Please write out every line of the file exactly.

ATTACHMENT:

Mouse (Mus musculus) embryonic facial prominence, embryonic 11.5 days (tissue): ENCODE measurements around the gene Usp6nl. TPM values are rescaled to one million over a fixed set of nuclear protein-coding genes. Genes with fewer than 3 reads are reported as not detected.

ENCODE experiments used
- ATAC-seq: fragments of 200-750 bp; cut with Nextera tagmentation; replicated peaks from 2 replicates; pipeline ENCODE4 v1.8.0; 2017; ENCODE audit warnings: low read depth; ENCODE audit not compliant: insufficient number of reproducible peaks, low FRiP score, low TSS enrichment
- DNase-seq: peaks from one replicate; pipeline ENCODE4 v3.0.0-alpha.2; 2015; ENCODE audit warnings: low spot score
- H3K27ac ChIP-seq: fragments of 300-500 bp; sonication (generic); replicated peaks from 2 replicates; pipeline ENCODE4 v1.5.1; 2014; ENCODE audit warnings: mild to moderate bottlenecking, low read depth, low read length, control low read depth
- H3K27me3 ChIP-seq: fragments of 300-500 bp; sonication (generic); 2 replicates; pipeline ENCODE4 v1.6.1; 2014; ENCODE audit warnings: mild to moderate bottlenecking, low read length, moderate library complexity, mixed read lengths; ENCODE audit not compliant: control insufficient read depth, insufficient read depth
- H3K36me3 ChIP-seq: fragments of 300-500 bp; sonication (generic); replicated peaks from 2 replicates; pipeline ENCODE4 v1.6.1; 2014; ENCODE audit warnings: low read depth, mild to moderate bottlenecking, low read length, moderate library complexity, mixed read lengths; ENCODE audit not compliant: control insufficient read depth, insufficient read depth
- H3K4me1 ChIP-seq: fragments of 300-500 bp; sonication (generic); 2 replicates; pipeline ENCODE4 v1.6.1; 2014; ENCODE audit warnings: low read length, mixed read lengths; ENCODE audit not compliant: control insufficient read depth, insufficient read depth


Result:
Mouse (Mus musculus) embryonic facial prominence, embryonic 11.5 days (tissue): ENCODE measurements around the gene Usp6nl. TPM values are rescaled to one million over a fixed set of nuclear protein-coding genes. Genes with fewer than 3 reads are reported as not detected.

ENCODE experiments used
- ATAC-seq: fragments of 200-750 bp; cut with Nextera tagmentation; replicated peaks from 2 replicates; pipeline ENCODE4 v1.8.0; 2017; ENCODE audit warnings: low read depth; ENCODE audit not compliant: insufficient number of reproducible peaks, low FRiP score, low TSS enrichment
- DNase-seq: peaks from one replicate; pipeline ENCODE4 v3.0.0-alpha.2; 2015; ENCODE audit warnings: low spot score
- H3K27ac ChIP-seq: fragments of 300-500 bp; sonication (generic); replicated peaks from 2 replicates; pipeline ENCODE4 v1.5.1; 2014; ENCODE audit warnings: mild to moderate bottlenecking, low read depth, low read length, control low read depth
- H3K27me3 ChIP-seq: fragments of 300-500 bp; sonication (generic); 2 replicates; pipeline ENCODE4 v1.6.1; 2014; ENCODE audit warnings: mild to moderate bottlenecking, low read length, moderate library complexity, mixed read lengths; ENCODE audit not compliant: control insufficient read depth, insufficient read depth
- H3K36me3 ChIP-seq: fragments of 300-500 bp; sonication (generic); replicated peaks from 2 replicates; pipeline ENCODE4 v1.6.1; 2014; ENCODE audit warnings: low read depth, mild to moderate bottlenecking, low read length, moderate library complexity, mixed read lengths; ENCODE audit not compliant: control insufficient read depth, insufficient read depth
- H3K4me1 ChIP-seq: fragments of 300-500 bp; sonication (generic); 2 replicates; pipeline ENCODE4 v1.6.1; 2014; ENCODE audit warnings: low read length, mixed read lengths; ENCODE audit not compliant: control insufficient read depth, insufficient read depth